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Sunday, February 01, 2009
BALLADS OF THE GREEN BERETS
by SSgt Barry Sadler Arranged and Conducted by Sid Bass
RCA VICTOR LPM-3547 1966 MONO
SSgt Barry Sadler, U. S. Army Special Forces Arranged and Conducted by Sid Bass Produced by Andy Wiswell
Songs of Our Fighting Men--"The Green Berets"
Songs of wars and of the men who fight them have long been a part of our national heritage. Yankee Doodle belongs to the Revolutionary War; the Civil War gave birth to such stirring pieces as When Johnny Comes Marching Home and The Battle Hymn of the Republic. When the American fighting forces were called upon to do battle on foreign shores during the First World War, the event was recorded by George M. Cohan in Over There.
This album pf plaintive Vietnam war songs is the creation of Staff Sergeant Barry Sadler (who, incidentally, is the young trooper pictured on the cover of the AVON paperback best seller, "The Green Berets"), a combat veteran of the Vietnam War.
Sergeant Sadler is a non-commissioned officer with the "Green Berets" of the U.S. Army Special Forces. The "Green Berets" are a skilled and highly trained fighting force similar to the celebrated American Rangers and the British Commandos of the Second World War. This special group within the Army carries out exacting missions beyond the scope of regular troops.
Here are the songs of men in action, sung against impending death, loneliness, despair and hardship, performed by a survivor of those experiences. Fighting men have sung their songs from the dawn of civilization; songs written on shields, battlements, helmets. Sergeant Sadler's compositions are part of a great tradition that binds brave men together through history. The Ballad of the Green Berets is a tribute to his buddies. There are the songs of courage (Badge of Courage and Salute to the Nurses) and of irony (Garet Trooper, the familiar figure in every army who's long on spit and polish and very short on combat exposure); of home (Letter from Vietnam) and of family (Lullaby), and even of lighthearted moments (Bamiba). He writes and sings in the tradition of the country songs of the American West, reflecting his own personality and background; yet we're sure that many years from now these songs of Sergeant Barry Sadler will be recalled as a true expression of the Vietnam combat soldier's feelings during the time of that fierce encounter.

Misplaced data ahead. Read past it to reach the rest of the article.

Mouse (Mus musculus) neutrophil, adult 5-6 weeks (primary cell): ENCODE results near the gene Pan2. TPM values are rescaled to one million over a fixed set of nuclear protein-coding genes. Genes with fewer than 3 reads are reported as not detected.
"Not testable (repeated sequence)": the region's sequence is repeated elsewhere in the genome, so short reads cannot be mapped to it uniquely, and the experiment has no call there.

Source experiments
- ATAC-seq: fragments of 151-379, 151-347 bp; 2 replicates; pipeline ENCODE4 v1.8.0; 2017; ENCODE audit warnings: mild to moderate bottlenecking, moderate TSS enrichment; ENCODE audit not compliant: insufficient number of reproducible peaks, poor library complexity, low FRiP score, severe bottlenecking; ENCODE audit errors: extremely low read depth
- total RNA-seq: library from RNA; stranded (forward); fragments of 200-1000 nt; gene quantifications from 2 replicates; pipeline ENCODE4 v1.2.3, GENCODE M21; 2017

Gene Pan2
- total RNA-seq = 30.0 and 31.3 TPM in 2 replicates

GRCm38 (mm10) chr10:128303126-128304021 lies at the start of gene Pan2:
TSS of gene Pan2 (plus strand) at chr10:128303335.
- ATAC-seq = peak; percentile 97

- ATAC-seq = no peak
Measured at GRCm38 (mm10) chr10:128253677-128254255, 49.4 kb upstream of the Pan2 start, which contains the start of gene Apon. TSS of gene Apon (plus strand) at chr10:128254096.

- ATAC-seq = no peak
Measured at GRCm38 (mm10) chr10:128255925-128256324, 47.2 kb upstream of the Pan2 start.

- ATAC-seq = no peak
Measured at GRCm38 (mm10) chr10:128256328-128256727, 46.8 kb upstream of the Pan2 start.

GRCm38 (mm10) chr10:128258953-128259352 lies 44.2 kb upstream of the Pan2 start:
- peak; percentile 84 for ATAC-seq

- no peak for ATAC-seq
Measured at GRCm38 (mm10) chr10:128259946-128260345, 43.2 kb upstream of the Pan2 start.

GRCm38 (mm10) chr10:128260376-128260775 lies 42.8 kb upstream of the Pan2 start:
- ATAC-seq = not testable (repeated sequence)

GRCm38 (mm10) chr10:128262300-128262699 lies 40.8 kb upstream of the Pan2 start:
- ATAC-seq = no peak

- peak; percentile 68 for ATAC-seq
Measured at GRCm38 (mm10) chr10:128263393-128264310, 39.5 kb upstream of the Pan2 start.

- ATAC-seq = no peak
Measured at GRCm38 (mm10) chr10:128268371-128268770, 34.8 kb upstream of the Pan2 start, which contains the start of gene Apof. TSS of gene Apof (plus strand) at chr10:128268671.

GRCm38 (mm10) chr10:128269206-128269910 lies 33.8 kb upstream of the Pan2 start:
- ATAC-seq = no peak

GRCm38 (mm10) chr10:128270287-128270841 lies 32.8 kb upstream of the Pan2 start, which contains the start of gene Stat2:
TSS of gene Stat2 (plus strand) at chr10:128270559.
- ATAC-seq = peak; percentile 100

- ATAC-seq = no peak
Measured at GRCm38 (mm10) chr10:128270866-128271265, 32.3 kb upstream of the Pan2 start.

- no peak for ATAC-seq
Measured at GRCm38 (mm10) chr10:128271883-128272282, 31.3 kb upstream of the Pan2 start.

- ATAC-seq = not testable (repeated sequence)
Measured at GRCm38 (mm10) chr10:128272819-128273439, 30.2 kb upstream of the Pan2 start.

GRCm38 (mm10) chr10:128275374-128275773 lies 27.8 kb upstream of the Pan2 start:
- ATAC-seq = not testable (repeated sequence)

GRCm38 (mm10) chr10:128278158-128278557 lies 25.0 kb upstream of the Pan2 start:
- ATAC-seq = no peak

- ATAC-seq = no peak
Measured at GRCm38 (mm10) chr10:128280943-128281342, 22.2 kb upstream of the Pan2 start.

Barry Sadler is alive today only because of his rigorous training and his indomitable spirit to live. Late last spring, while leading a small combat patrol, he fell into a mantrap, and a pungi stake (a poisoned spear made of sharpened bamboo) plunged into his leg. The Sergeant, a trained medic, operated on himself, cleaning the wound between fainting spells, and was eventually discovered and brought to safety. When he returned to the United States to complete his recuperation, he had already finished a sheaf of songs that make up the selections heard here.
At the time this album was released, Sergeant Sadler was on duty at Fort Bragg, North Carolina, as Medical N.C.O. for the "Green Berets."
ARNOLD FALLEDER, Contributor, Saturday Review
The Ballad of the Green Berets (2:26) I'm a Lucky One (2:52) Letter from Vietnam (2:29) Badge of Courage (2:30) Saigon (2:27) Salute to the Nurses (2:20)
Public performance clearance--ASCAP Recorded in RCA Victor's Studio A, New York Recording Engineer: Mickey Crofford.
1966, Radio Corporation of America - Printed in U.S.A.
Editor's note: the life and death of Barry Sadler is as intriguing as any. So was his meteoric rise and fall in the music business which pushed him towards the place of his demise. Look it up, you'll be interested. Listen to the ballads while you do that, m'kay?
PS...now I'll forever be burdened with locating records by Jimmy Bishop and the Sensation Saints, Herschel Gober and Brig. Gen Telford Taylor thanks to the news clippings below! Not to mention that DOA covered one of his songs! I'm sure there's a bootleg going around somehwhere with it on there.
I came across this record on a few blogs and managed to track down some audio from WFMU's site. I would love to hear more from this honky-tonkin' caterwaulin' queen. Listen to the tracks below and I think you will too!